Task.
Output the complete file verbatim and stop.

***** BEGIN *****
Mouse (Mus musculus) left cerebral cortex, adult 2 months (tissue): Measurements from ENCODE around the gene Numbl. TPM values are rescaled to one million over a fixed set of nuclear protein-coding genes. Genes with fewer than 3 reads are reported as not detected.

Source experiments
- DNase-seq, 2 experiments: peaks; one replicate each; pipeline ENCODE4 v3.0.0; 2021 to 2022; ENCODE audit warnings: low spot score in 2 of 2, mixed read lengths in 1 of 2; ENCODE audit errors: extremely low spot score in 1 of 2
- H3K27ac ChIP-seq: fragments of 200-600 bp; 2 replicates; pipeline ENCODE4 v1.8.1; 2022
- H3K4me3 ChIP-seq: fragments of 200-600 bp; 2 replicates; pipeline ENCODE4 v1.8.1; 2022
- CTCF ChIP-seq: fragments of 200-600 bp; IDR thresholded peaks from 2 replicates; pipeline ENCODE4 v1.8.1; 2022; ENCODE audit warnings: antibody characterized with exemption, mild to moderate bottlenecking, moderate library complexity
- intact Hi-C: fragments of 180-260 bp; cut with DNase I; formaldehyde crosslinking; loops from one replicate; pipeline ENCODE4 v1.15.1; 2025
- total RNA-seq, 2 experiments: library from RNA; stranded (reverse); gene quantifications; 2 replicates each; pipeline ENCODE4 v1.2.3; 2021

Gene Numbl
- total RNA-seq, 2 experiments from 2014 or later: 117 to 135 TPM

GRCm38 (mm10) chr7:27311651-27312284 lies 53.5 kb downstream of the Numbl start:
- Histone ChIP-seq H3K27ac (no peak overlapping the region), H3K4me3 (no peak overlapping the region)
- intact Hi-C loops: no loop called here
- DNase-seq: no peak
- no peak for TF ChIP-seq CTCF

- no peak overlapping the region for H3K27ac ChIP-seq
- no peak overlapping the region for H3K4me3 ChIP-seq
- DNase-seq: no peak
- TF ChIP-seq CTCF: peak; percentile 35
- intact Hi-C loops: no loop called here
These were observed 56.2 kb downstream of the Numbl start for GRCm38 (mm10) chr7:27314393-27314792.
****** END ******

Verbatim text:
Mouse (Mus musculus) left cerebral cortex, adult 2 months (tissue): Measurements from ENCODE around the gene Numbl. TPM values are rescaled to one million over a fixed set of nuclear protein-coding genes. Genes with fewer than 3 reads are reported as not detected.

Source experiments
- DNase-seq, 2 experiments: peaks; one replicate each; pipeline ENCODE4 v3.0.0; 2021 to 2022; ENCODE audit warnings: low spot score in 2 of 2, mixed read lengths in 1 of 2; ENCODE audit errors: extremely low spot score in 1 of 2
- H3K27ac ChIP-seq: fragments of 200-600 bp; 2 replicates; pipeline ENCODE4 v1.8.1; 2022
- H3K4me3 ChIP-seq: fragments of 200-600 bp; 2 replicates; pipeline ENCODE4 v1.8.1; 2022
- CTCF ChIP-seq: fragments of 200-600 bp; IDR thresholded peaks from 2 replicates; pipeline ENCODE4 v1.8.1; 2022; ENCODE audit warnings: antibody characterized with exemption, mild to moderate bottlenecking, moderate library complexity
- intact Hi-C: fragments of 180-260 bp; cut with DNase I; formaldehyde crosslinking; loops from one replicate; pipeline ENCODE4 v1.15.1; 2025
- total RNA-seq, 2 experiments: library from RNA; stranded (reverse); gene quantifications; 2 replicates each; pipeline ENCODE4 v1.2.3; 2021

Gene Numbl
- total RNA-seq, 2 experiments from 2014 or later: 117 to 135 TPM

GRCm38 (mm10) chr7:27311651-27312284 lies 53.5 kb downstream of the Numbl start:
- Histone ChIP-seq H3K27ac (no peak overlapping the region), H3K4me3 (no peak overlapping the region)
- intact Hi-C loops: no loop called here
- DNase-seq: no peak
- no peak for TF ChIP-seq CTCF

- no peak overlapping the region for H3K27ac ChIP-seq
- no peak overlapping the region for H3K4me3 ChIP-seq
- DNase-seq: no peak
- TF ChIP-seq CTCF: peak; percentile 35
- intact Hi-C loops: no loop called here
These were observed 56.2 kb downstream of the Numbl start for GRCm38 (mm10) chr7:27314393-27314792.